• enhances reader identification—they’re transported into the action
• provides a sense of time and place, particularly if the story is set in an unfamiliar world
• creates suspense
• reveals relationships better than telling
• offers unique or unusual details and develops feelings of depth and reality
• hints at or reveals motives behind an action.
This doesn’t mean you want to fill the pages with details. Think of capturing an image. Ask yourself, what is the picture I want to capture?
A showing exercise: Here’s something to consider. Below is a list of common nouns. If you color in details, you give readers a vivid picture. A few, well-chosen details make your fiction or nonfiction come alive.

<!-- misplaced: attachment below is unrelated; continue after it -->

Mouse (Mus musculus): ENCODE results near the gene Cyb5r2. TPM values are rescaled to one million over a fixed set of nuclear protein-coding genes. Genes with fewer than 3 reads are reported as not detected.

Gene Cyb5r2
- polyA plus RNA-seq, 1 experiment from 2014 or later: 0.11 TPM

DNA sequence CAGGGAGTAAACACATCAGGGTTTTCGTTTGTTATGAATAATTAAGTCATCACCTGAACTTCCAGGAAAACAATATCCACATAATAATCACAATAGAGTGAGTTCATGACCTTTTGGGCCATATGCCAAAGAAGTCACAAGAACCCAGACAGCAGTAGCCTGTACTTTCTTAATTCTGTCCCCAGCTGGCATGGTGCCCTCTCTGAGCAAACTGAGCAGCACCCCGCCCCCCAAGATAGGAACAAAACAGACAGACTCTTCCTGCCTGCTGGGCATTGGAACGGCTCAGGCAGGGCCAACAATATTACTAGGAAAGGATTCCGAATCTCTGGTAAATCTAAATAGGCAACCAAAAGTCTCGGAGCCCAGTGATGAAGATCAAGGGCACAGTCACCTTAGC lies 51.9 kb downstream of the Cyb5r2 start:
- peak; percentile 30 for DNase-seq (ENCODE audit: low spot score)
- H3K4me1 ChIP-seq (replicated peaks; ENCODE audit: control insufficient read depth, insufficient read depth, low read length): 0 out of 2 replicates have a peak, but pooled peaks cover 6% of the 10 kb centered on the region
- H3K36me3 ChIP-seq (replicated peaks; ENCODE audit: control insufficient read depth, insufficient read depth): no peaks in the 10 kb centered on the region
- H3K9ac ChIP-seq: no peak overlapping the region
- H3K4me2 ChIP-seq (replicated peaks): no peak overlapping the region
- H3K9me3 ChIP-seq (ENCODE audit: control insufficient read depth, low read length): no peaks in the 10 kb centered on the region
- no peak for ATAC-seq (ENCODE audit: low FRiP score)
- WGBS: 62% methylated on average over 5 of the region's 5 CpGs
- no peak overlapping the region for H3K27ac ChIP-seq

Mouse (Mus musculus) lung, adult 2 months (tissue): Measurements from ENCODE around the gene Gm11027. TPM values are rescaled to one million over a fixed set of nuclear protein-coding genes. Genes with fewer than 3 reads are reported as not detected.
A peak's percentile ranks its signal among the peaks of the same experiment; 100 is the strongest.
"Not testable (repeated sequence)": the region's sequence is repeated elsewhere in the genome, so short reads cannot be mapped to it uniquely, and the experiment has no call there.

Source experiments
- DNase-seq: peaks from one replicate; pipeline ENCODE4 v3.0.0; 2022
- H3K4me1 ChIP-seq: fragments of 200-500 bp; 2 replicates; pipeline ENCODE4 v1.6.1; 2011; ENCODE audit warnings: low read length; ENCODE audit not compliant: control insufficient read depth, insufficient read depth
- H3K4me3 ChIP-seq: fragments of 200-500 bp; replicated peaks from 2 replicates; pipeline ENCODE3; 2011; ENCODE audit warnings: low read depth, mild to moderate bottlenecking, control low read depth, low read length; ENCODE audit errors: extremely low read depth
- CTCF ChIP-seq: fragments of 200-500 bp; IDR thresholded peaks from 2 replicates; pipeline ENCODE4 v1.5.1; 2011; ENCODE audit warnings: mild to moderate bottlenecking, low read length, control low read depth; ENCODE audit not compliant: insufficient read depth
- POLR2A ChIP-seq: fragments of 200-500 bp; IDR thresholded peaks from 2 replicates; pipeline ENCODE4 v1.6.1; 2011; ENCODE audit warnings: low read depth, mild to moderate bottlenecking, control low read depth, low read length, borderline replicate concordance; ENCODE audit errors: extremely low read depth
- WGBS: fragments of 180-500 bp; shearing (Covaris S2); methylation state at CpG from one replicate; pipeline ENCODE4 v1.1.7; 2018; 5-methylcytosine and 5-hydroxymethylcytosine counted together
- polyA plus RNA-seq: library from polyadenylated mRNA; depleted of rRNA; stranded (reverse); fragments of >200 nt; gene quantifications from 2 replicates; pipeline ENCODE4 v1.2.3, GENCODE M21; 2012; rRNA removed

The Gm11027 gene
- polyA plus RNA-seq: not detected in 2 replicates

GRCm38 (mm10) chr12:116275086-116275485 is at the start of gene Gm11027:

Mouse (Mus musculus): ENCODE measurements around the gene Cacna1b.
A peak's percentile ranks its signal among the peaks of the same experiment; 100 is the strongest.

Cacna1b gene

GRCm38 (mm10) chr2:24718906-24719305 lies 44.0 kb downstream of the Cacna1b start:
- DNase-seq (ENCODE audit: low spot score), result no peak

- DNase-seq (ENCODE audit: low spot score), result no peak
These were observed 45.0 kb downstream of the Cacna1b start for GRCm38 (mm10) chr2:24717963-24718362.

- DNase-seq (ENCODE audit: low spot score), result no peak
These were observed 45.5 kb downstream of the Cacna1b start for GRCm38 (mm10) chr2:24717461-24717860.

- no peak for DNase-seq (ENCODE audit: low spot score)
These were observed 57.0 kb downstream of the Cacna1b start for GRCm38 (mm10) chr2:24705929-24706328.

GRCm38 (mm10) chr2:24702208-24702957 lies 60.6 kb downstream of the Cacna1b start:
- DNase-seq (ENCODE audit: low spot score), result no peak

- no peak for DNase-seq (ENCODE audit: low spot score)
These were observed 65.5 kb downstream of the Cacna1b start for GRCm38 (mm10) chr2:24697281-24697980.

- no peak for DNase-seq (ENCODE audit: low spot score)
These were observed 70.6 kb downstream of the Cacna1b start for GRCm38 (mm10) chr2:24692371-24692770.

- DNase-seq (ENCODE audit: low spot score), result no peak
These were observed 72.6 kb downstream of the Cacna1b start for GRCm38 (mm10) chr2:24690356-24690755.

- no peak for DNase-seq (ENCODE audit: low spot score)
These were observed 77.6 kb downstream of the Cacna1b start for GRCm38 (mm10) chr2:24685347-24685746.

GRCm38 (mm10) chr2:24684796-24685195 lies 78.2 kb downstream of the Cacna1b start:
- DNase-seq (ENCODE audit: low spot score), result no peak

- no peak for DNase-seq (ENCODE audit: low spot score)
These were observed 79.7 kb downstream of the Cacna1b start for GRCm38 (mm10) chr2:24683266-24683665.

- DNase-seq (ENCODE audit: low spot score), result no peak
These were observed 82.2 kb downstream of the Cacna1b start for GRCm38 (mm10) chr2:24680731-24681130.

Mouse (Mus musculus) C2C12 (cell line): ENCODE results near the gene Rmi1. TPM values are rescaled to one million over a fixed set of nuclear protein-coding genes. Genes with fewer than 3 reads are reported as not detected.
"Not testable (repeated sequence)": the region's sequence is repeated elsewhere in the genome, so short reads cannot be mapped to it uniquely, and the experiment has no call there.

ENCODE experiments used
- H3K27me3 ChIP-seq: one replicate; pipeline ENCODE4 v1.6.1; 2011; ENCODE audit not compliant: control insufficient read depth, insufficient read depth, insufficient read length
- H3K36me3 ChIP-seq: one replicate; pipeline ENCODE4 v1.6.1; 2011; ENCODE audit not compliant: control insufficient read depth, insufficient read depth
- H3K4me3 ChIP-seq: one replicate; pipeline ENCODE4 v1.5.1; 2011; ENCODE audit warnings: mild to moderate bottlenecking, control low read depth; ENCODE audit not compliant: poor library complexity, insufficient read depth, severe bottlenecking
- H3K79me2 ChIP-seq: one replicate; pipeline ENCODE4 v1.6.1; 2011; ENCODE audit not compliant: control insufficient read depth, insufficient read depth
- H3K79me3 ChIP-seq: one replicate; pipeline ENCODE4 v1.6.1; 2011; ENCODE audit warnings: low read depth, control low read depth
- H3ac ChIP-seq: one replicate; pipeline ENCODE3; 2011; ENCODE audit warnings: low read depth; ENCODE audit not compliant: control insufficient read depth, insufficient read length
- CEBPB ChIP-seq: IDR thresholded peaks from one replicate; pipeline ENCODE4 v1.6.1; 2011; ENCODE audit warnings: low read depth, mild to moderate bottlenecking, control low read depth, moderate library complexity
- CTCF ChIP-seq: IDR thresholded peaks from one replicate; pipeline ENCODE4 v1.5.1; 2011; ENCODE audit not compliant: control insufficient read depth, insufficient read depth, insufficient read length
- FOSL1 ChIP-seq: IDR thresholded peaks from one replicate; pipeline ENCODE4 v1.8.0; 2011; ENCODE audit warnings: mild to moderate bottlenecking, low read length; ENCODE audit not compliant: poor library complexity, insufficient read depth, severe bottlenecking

If I tell you that I met the financial guru Warren Buffett and noticed his wristwatch, what picture have I captured? Nothing special, but if I comment that he wears a Timex, a Seiko, or a Rolex, I’m enlarging the picture. (And, yes, it's all right to use brand names provided you spell them correctly.)
Try the exercise below:
Instead of a tree, use elms, oaks, mesquite, or refer to the golden leaves of the maple.
Instead of a soft drink, name it, but describe your pleasure or disgust as you sip or guzzle.
Instead of a car, use __________
Instead of a running shoe, use __________
Instead of breakfast, use __________
By adding the right details, you open readers' understanding and enable them to sense what you see and feel.